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News reports claim that 4,000 dual U.S./Israeli citizens who worked at the WTC did not show up for work on the fateful day

Several people implicated by U.S. authorities of being on aircraft involved in attacks on the World Trade Centre in New York and the Pentagon in Washington D.C., have come forward in different locations around the Middle East to proclaim their innocence.

In another twist to the attack saga, news reports claim that 4,000 Israelis who worked at the WTC did not show up for work on the fateful day as they had been alerted by the Israeli authorities.

Three Saudi pilots, who U.S. authorities described as suicide hijackers in the September 11 attacks, said they could have not carried out the "mission" as they are alive.

Abdulaziz Al Omari, mistakenly identified as one of the 19 men who took part in last week's suicide attacks in New York and Washington, told the London-based daily Asharq Al Awsat that he was at work with the Saudi Telecommunications Authority in Riyadh when the attacks took place.

He said his original passport had been stolen in Denver, Colorado, in 1995 and that he had been issued a travel document from the Saudi embassy in Washington on which he returned to Saudi Arabia. He was given a replacement passport in Riyadh on December 31, 1995, the paper reported.

"I travelled to America to study engineering at Denver University, Colorado, in 1993, then returned to Saudi Arabia in 1995 and got back to the U.S. on january 11, 1996, to resume my studies. I graduated in April, 2000, and returned to Riyadh to join the electricity authority. Later I moved to the Saudi Communication Authority. I am an engineer who has no idea of how to fly a plane," Al Omari told the newspaper.

Saeed Hussain Gharamallah Al Ghamedi, a Saudi pilot whose photo was flashed by CNN® on Monday, September 17, as one of the suspects reportedly involved in the crash of a hijacked airliner in Pennsylvania, told Asharq Al Awsat that he is living in Tunisia.

"I have been in Tunis for the past 10 months on a training course to fly Airbus 320 aircraft along with 22 other colleagues from Saudi Arabian Airlines," he told the paper on the phone from the Tunisian capital.

U.S. authorities said he was believed to have hijacked United Airlines Flight 93, which crashed in Pennsylvania apparently before reaching its intended terror target in Washington.

When asked about how the FBI got his photograph, Al Ghamedi said it might have been obtained from 'Flight Safety', an aviation school where he had trained in Florida between 1998 and 1999.
He told the paper that he had returned to the U.S. for six weeks' training in August, 2000.
Meanwhile, Beirut-based Al Manar Satellite TV reported that 4,000 Israelis who worked in the World Trade Centre in New York did not report to work on Tuesday, September 11, following an alert from Israeli authorities.

"U.S. officials are suspicious about the absence of these workers and are questioning how they knew about the attacks before they took place," the television channel stated in a report quoted by the Arabic daily Al Ittihad

In another development, Five Israelis who had worked for a New Jersey-based company are being held by U.S. authorities for what the FBI describes as "puzzling behaviour" following the terror attack on the WTC last week. The five are expected to be deported sometime soon, Al Ittihad reported.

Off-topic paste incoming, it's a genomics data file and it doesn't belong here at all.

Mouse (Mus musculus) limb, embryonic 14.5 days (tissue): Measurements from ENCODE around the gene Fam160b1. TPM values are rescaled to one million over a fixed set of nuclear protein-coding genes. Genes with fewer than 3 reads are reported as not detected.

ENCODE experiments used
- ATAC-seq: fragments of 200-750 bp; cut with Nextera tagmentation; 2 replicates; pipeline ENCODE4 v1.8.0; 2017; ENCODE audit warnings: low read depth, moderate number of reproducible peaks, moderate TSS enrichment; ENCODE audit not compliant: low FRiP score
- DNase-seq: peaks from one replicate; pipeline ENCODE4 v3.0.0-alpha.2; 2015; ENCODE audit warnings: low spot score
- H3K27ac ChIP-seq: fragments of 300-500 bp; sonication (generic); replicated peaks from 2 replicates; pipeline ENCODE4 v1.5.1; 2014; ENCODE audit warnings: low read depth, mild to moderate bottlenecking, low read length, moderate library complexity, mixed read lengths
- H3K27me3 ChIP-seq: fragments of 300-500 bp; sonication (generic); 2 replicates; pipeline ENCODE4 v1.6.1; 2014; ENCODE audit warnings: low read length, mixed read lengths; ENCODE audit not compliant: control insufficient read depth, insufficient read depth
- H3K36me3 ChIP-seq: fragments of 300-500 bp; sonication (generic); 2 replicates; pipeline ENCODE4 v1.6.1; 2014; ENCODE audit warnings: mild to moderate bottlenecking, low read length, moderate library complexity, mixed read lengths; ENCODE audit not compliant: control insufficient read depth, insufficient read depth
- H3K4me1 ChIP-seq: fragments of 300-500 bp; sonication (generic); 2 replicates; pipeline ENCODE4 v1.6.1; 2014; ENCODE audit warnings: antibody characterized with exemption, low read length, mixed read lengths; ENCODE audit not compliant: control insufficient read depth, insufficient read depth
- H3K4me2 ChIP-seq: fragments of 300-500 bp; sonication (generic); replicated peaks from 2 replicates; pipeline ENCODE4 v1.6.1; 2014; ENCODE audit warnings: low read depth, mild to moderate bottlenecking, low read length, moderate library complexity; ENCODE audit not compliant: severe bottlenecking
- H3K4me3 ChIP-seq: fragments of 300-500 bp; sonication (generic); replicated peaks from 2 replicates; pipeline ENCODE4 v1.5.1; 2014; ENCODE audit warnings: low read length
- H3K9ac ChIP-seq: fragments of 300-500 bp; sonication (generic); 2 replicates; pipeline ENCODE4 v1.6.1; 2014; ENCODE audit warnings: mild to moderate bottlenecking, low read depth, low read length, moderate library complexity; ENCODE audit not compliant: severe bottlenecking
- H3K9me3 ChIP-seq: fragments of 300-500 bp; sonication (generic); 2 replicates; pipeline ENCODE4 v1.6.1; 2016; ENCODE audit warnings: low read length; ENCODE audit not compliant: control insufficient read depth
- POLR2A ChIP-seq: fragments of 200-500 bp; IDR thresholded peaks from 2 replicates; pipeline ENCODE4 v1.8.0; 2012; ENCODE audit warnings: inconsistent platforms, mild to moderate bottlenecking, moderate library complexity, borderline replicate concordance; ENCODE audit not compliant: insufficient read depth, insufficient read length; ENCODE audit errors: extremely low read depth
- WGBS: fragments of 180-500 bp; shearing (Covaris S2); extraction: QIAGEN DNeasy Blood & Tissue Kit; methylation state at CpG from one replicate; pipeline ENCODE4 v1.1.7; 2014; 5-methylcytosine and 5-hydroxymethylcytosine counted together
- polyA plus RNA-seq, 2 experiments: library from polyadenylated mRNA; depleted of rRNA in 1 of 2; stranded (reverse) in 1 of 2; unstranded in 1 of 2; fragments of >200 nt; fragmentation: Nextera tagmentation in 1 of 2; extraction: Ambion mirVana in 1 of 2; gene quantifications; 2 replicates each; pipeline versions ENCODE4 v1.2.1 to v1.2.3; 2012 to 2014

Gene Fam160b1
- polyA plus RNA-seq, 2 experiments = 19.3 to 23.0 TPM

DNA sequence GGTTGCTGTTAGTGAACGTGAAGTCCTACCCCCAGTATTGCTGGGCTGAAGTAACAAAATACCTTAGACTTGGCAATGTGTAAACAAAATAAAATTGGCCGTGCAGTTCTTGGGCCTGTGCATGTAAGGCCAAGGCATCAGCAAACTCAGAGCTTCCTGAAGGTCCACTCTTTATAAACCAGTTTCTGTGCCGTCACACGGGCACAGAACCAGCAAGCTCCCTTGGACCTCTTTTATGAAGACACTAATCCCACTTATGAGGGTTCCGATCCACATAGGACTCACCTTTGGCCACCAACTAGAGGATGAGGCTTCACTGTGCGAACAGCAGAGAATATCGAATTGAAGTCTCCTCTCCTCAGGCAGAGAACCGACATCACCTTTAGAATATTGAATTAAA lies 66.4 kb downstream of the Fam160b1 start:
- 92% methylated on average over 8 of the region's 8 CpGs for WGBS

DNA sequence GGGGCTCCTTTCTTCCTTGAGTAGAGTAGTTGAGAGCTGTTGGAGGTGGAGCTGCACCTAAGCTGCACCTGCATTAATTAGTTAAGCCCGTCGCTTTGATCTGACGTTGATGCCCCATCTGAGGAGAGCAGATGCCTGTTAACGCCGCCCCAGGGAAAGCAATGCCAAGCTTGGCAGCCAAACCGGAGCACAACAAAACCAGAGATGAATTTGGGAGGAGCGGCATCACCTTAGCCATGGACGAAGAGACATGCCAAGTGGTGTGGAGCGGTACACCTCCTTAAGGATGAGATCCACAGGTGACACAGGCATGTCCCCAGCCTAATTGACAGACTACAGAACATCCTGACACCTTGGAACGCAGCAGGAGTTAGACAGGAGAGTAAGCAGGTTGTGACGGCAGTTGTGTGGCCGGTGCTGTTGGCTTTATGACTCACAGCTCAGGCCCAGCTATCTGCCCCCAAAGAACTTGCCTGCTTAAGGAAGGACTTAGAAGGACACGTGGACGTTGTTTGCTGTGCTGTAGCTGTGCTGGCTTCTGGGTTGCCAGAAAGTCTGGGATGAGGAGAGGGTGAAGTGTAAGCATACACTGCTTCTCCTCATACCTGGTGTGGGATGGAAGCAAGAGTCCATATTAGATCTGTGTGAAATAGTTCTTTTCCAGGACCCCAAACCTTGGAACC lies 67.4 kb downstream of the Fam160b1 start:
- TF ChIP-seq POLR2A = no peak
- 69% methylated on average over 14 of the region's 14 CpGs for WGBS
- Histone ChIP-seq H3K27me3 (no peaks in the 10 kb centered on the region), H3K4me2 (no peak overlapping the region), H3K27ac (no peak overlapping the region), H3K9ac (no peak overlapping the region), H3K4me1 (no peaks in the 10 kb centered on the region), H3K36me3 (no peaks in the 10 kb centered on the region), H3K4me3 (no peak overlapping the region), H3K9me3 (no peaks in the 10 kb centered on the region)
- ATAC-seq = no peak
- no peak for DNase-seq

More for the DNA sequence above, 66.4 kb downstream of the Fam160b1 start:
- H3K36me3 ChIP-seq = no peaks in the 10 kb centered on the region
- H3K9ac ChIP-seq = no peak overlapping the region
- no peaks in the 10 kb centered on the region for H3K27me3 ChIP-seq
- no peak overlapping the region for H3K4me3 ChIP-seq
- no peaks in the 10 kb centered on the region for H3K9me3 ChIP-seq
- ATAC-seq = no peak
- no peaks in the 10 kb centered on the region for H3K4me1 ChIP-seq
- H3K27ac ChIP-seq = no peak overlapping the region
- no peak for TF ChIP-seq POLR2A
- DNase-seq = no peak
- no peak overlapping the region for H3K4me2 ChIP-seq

The newspaper quoted Ahmed Al Taibi, an Arab Knesset member, as saying that political sources in Tel Aviv were discussing these reports behind closed doors.

"They were taking pictures of the attack scene in New York hours after the incident while laughing and dancing. They were reported to the FBI who arrested them," he said.

Al Taibi questioned the U.S. media's ignoring of the report which was admitted by Israeli officials. He pointed out the dual standards of the U.S. media which highlighted marginal incidents of some Palestinians showing happiness over the attacks, in a bid to accuse the Palestinian people of committing these attacks.

Meanwhile, a Saudi diplomat who worked in Washington has denied the involvement of his son in last week's attacks, saying he is alive and well, the daily Al Iqtissadia reported yesterday.

Ahmad Balghaith Abdulla Al Shehri said his son, Waleed Al Shehri, was not a passenger on the hijacked planes and is working as a pilot with Saudi Arabian Airlines, the newspaper reported.
The father, who works at the foreign ministry in Riyadh, said his son carries the same name and has the same age as in the information released by the FBI.

Waleed Al Shehri lived in Florida and Virginia in the United States where he graduated as a pilot.
The father said he himself was posted at the Saudi embassy in Washington for five years before moving to the Saudi consulate in Bombay, India, in 1998, where Waleed lived with him.

On Sunday, the father of Waleed and Wail Mohammad Al Shehri, listed as suspects by the FBI, said he lost track of his sons 10 months ago when they left their home in southern Saudi Arabia for the holy city of Madinah.

He said Wail, 21, was mentally ill and had gone to Madinah for treatment by a cleric, accompanied by his older brother Waleed.

The publication of names of Saudi suspects has created confusion in the kingdom where people normally trace their names back to their family clan or tribes, meaning many people bear similar names.

The father of another suspect, Ahmad Abdullah Al Naimi, told Al Watan daily his son interrupted his studies and disappeared about 15 months ago, but he said he was not certain that the suspect on the FBI list was his son.

Source: Gulf News©



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